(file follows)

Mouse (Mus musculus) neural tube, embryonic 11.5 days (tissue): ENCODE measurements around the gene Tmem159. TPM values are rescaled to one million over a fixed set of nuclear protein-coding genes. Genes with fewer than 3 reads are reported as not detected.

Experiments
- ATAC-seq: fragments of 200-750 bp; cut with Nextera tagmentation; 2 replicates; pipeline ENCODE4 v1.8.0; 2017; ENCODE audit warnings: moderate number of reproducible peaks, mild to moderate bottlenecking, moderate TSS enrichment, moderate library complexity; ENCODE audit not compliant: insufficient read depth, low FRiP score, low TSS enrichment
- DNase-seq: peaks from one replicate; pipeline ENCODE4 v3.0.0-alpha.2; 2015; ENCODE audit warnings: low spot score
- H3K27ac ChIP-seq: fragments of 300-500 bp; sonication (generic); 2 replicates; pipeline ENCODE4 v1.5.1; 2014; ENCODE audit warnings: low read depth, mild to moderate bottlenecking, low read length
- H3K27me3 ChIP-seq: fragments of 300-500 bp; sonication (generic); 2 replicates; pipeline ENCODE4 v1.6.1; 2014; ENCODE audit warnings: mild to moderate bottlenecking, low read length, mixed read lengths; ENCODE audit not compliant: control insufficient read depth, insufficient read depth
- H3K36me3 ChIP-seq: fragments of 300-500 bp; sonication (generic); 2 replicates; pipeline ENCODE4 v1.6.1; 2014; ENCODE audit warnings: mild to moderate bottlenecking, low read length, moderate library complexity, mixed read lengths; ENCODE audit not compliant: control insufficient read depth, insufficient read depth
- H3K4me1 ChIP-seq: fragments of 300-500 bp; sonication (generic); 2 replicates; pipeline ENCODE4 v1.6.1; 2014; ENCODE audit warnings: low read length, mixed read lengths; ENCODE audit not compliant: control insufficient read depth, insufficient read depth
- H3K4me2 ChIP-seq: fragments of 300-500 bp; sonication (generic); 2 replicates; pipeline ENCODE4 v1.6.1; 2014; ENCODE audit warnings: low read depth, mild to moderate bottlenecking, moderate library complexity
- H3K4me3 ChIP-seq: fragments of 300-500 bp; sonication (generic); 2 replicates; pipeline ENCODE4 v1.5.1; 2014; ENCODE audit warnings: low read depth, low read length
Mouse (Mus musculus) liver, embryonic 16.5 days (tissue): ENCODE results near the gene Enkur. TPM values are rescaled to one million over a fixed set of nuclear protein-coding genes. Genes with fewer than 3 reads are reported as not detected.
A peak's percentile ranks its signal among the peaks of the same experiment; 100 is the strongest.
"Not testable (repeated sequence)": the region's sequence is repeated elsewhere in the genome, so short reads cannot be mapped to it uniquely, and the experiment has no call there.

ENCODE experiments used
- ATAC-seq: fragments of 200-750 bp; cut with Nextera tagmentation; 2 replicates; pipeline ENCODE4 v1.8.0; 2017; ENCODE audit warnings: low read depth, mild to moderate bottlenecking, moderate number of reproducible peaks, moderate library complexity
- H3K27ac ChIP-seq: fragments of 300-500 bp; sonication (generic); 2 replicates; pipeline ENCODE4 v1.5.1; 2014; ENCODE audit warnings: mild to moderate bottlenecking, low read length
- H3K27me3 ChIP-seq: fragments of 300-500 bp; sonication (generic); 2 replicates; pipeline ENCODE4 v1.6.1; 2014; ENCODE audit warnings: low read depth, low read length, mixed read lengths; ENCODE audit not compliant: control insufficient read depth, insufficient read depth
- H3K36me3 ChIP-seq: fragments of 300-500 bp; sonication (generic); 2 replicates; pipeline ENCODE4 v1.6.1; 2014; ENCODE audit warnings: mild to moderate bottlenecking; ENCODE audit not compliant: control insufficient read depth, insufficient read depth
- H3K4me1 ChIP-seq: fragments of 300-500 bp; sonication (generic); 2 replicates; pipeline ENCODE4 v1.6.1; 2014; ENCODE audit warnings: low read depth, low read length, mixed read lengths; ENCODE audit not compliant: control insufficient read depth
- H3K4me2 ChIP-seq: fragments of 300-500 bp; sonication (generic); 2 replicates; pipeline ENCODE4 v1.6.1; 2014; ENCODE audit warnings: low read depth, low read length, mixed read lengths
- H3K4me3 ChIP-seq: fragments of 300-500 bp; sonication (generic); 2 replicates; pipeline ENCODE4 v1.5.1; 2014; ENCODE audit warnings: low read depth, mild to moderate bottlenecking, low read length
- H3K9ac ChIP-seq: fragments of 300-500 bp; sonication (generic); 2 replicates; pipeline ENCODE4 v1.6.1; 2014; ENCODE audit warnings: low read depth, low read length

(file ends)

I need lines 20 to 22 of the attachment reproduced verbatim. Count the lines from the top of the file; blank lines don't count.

- H3K4me2 ChIP-seq: fragments of 300-500 bp; sonication (generic); 2 replicates; pipeline ENCODE4 v1.6.1; 2014; ENCODE audit warnings: low read depth, low read length, mixed read lengths
- H3K4me3 ChIP-seq: fragments of 300-500 bp; sonication (generic); 2 replicates; pipeline ENCODE4 v1.5.1; 2014; ENCODE audit warnings: low read depth, mild to moderate bottlenecking, low read length
- H3K9ac ChIP-seq: fragments of 300-500 bp; sonication (generic); 2 replicates; pipeline ENCODE4 v1.6.1; 2014; ENCODE audit warnings: low read depth, low read length